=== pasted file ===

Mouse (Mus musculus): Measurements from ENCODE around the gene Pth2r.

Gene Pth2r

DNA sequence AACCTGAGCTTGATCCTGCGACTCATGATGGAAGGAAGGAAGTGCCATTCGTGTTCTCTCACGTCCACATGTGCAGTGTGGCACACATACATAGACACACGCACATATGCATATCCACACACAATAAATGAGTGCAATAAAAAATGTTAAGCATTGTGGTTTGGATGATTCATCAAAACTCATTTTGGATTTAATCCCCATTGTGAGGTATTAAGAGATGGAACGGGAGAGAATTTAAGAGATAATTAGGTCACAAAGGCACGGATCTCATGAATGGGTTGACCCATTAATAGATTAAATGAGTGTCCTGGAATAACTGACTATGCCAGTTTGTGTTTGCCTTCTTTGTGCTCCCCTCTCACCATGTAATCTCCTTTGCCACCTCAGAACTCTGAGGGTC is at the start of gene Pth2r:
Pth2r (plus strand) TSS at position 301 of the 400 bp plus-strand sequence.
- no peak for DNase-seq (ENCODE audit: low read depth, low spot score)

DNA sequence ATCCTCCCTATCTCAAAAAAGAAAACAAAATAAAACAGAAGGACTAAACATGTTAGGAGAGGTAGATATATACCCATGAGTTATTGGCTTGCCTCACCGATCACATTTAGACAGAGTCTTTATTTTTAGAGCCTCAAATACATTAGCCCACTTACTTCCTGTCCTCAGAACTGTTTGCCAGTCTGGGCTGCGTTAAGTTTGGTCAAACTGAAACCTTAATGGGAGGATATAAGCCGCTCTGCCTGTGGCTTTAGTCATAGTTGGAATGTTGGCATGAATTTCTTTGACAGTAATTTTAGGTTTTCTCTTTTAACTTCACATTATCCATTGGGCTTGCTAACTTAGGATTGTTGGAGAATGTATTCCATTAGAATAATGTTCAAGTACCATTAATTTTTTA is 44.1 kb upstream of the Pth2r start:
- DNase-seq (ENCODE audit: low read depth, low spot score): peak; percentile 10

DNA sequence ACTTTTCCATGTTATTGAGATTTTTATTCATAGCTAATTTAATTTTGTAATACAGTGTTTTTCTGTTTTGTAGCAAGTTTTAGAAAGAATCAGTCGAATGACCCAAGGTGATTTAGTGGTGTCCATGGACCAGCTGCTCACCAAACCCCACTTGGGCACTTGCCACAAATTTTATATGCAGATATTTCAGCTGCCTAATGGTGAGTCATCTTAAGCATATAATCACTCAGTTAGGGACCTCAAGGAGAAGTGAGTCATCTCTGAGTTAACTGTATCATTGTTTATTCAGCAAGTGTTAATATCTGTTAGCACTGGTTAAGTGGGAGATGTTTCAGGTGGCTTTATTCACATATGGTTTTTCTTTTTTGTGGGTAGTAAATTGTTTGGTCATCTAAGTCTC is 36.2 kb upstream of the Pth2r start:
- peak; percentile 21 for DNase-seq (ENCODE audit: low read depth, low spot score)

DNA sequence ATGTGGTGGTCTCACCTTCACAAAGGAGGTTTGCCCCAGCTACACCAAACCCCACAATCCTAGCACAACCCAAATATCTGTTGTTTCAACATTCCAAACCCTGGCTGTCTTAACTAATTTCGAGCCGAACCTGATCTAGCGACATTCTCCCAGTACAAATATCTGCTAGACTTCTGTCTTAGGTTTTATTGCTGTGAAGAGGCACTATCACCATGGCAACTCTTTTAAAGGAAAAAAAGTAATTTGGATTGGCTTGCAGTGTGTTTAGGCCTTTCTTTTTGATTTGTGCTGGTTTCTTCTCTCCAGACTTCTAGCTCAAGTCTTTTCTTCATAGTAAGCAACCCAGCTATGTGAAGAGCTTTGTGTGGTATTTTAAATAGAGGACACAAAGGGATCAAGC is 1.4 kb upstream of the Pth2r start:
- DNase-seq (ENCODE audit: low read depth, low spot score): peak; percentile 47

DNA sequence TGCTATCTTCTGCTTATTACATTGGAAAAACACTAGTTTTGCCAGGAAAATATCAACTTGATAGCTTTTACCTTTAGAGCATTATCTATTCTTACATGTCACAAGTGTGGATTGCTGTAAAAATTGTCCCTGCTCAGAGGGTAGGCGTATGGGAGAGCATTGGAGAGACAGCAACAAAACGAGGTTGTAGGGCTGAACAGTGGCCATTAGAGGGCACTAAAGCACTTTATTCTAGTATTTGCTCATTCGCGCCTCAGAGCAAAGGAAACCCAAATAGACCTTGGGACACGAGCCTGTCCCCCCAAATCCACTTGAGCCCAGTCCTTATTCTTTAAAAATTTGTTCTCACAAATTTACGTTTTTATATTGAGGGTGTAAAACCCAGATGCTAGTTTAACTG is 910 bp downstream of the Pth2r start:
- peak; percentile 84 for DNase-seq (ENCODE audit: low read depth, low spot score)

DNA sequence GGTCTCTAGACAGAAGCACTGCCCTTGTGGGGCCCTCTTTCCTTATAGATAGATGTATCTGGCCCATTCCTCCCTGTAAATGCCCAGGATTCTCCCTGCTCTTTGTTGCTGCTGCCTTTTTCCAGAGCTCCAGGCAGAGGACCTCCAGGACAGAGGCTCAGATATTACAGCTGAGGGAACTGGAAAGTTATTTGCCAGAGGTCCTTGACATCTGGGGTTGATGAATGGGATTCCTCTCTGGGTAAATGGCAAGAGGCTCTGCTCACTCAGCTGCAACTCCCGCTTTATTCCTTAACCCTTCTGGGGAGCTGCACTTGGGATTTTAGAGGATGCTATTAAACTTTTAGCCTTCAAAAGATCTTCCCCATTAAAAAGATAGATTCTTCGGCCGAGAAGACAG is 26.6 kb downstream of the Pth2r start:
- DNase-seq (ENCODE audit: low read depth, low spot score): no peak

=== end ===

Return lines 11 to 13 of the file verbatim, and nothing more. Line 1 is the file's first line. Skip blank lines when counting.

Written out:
- DNase-seq (ENCODE audit: low read depth, low spot score): peak; percentile 47

DNA sequence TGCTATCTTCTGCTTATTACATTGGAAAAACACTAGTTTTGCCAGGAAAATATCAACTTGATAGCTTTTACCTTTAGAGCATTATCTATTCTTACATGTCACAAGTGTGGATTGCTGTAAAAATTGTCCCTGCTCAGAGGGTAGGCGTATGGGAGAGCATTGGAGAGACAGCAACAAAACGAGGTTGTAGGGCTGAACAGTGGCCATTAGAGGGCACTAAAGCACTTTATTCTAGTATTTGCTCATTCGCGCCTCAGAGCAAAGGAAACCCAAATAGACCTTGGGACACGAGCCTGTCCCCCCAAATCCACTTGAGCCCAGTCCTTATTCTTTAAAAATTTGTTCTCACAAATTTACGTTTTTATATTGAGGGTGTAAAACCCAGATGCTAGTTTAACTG is 910 bp downstream of the Pth2r start:
- peak; percentile 84 for DNase-seq (ENCODE audit: low read depth, low spot score)